Chemical addiction to drugs or alcohol might be a physical condition, but it has its roots in mental health.
If you are alcohol or narcotic-dependent, there is a high likelihood that you will also suffer from issues around low self-esteem or self-loathing, whether you realise it or not.
So, how are the two connected? How can we see the signs of self-loathing that might drive you or someone you love into a spiral of addiction, and what can be done to help?
The impact of shame
- One in three people suffering from depression in the UK also suffer from addiction
- More than half of people suffering from addiction in the UK have mental health issues
- A sense of denial is common to both depression and addiction
- Residential rehab is the most effective way of overcoming a dual diagnosis of addiction and a mental health issue
- Self-loathing is closely tied to the concept of shame
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What are the symptoms of self-loathing and shame?
- Isolation: Shame and self-loathing often lead to a desire to withdraw from society and relationships. Shame causes us to hide from the wider society we perceive to be shaming us. In the case of self-loathing, we do not consider ourselves to be worthy of forming meaningful relationships
- Irrational anger: Shame, as an emotion, has the power to make us lash out in anger as a deflection from confronting the issues we face more directly. If you suffer from self-loathing, that anger is directed at yourself
- Blaming yourself: If you suffer from low self-esteem, you are more likely to blame yourself for mistakes and feel an element of shame if you are unable to find the right answers.
- Addiction: The ultimate manifestation of shame and self-loathing is addiction, where you turn to substances that artificially alter the chemical balance in your brain to try and overcome the crippling problems associated with shame and self-loathing
Escaping the cyclical relationship
There is plenty of evidence to suggest that substance abuse and depression are intimately connected, with one being a driver for the other in a downward mental and physical health spiral.
This kind of symbiotic relationship is known as a dual diagnosis and accepting and understanding the link between the two is crucial to you seeking the best treatment to overcome your problems.
If you are worried that your addiction may be fuelled by an issue of low-self esteem, self-loathing, or depression, take our self-assessment questionnaire to better understand how we can help you in your recovery.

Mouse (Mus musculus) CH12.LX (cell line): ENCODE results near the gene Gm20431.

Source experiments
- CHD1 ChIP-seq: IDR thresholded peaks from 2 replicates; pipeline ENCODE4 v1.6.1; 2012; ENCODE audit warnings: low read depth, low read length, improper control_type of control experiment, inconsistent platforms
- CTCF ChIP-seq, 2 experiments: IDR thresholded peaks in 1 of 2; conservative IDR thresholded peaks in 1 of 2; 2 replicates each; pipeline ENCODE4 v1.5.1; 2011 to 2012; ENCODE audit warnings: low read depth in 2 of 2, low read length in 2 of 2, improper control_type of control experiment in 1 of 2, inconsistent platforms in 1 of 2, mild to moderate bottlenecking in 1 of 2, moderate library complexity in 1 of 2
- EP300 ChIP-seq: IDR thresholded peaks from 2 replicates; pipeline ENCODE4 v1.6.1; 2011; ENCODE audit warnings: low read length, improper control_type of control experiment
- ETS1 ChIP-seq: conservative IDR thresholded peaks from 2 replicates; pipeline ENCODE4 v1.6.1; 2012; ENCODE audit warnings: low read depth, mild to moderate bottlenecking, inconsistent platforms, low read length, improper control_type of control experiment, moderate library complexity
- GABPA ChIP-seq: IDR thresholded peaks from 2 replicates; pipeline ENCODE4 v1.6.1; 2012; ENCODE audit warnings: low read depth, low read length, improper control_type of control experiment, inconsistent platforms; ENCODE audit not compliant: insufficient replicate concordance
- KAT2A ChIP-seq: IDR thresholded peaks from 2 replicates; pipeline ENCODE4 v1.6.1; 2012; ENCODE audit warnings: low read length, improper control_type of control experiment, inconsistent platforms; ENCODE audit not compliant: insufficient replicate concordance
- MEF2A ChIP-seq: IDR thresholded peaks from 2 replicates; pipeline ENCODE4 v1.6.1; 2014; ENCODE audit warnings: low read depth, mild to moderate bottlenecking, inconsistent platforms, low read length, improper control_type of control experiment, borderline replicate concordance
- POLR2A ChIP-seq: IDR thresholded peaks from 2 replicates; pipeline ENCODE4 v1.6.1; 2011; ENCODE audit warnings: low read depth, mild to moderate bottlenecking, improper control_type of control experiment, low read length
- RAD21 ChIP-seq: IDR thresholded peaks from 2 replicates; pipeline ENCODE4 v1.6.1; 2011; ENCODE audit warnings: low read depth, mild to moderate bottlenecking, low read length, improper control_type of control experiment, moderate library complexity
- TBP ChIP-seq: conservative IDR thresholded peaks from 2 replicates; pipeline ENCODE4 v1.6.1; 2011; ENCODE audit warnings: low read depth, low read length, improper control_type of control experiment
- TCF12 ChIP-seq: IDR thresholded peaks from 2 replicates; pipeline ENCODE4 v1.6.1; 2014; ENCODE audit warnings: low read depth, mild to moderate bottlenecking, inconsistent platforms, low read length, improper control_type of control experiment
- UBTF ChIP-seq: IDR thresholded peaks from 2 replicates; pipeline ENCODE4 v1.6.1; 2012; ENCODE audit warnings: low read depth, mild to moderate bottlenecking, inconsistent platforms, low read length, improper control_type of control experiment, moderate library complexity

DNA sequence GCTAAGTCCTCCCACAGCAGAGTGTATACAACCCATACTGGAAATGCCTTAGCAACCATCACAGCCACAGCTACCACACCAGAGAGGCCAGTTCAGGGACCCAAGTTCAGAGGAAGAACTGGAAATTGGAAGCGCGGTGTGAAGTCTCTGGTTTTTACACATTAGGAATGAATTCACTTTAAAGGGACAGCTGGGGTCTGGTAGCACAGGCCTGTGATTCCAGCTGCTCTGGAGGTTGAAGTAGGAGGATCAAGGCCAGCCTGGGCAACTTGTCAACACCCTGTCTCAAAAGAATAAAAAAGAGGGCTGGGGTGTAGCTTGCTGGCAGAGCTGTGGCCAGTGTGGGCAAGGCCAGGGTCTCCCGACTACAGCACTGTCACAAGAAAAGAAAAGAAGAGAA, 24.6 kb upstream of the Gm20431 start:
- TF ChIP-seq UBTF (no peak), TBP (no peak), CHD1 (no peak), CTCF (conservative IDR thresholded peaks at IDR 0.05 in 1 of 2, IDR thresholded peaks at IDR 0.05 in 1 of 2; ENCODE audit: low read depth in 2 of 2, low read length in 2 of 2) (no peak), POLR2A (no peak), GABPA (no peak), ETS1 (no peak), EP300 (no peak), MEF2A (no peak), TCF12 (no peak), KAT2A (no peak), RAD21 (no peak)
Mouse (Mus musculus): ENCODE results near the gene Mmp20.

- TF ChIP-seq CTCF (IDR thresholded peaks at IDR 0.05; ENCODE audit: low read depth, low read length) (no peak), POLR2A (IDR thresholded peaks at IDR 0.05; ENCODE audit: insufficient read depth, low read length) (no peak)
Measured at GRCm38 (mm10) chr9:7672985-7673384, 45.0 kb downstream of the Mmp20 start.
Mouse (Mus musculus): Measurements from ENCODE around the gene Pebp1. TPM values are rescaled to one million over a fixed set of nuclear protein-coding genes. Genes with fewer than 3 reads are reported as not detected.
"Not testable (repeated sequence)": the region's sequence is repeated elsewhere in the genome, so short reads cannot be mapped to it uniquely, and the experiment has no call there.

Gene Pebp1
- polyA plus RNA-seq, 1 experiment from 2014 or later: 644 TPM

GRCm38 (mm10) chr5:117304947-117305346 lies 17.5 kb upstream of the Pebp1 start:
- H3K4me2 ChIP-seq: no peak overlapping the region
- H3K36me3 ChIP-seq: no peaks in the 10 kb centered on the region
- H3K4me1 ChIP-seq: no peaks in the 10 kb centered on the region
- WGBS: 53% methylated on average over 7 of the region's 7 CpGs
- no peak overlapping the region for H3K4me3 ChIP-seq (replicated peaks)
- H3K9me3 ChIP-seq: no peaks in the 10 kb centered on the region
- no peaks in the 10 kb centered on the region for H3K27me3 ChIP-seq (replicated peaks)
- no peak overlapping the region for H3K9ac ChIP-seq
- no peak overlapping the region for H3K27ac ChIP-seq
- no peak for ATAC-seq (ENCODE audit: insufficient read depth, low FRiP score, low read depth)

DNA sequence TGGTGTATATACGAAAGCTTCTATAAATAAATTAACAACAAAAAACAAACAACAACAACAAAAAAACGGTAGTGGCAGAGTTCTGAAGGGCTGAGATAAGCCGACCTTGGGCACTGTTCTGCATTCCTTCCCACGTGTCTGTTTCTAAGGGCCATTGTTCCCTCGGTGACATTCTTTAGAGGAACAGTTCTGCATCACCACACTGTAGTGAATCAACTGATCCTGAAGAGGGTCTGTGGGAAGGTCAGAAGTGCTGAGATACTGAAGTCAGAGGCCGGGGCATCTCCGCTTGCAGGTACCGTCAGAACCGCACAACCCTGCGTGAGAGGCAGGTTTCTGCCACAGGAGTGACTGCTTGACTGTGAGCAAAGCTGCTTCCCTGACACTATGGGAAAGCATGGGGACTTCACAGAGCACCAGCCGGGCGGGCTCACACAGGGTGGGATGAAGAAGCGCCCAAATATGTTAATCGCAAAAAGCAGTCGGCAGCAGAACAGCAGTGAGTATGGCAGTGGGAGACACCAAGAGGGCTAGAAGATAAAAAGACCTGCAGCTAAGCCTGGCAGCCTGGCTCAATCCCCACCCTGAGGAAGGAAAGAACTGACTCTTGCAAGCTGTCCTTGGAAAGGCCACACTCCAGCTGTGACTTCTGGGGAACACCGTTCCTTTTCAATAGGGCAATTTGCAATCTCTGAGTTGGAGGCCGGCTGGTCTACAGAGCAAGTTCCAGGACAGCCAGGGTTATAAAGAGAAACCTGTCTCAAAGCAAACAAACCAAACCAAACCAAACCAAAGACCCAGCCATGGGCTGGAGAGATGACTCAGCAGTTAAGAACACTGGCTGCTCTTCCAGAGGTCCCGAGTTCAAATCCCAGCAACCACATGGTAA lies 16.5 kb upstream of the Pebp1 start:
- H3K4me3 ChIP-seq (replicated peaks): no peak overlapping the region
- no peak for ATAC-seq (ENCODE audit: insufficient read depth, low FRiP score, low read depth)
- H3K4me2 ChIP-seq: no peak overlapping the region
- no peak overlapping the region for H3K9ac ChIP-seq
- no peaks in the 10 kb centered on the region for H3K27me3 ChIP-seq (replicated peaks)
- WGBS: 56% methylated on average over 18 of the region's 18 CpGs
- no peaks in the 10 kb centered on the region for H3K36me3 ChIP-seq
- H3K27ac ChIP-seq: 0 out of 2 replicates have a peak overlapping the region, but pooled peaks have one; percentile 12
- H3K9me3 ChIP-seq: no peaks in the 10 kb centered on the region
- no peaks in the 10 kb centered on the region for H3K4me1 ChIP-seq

Self-loathing makes you both the bully and the victim
An easy way to think about the relationship between self-loathing and addiction is as a case of bullying, but one in which you are both the bully and the victim.
Quite simply, self-loathing is a situation where, because of a chemical imbalance, you treat yourself badly and psychologically abuse yourself through constant criticism and a suppressed self-image that leads to low self-esteem.
The artificial high that alcohol and drug abuse can temporarily give you is often a quick release from the trappings of self-loathing.
However, the result of substance abuse can be to compound the sense of self-loathing. You are your bully and you’ve trapped yourself in a cycle.
Toxic shame and learning to cope: How to handle it
Many of the best rehab clinics in the UK are pioneering dual diagnosis techniques to understand how issues of self-esteem and depression are linked to chemical addiction.
Castle Craig, in the Scottish Borders, is one such example of a facility where you can recover from addiction in a way that genuinely addresses the root causes of your problems.
Self-loathing is tied to your social relationships
The ultimate goal of any rehab is to help you recover from your chemical addiction to lead a healthy and happy life. In the case of dual diagnosis, it is important to understand that the very idea of self-loathing is usually rooted in how we see our relationships with other people, whether they be interpersonal relationships with friends and family or parasocial relationships with strangers.
Rehab can help to break the link between how you see yourself and the addiction issues that arise because of it, using a range of techniques, including:
- Cognitive Behavioural Therapy (CBT)
- Group Therapy
- Complimentary and holistic therapies
Love yourself into sobriety
Given the strength of the relationship between self-loathing and addiction, it’s no surprise that the converse is also true. A sense of high self-esteem and a healthy, positive mental outlook can be instrumental in overcoming addiction, and overcoming the physical symptoms of addiction can help improve your mental state.
To begin the process of recovering from your dual diagnosis of addiction and self-loathing, speak to an expert here.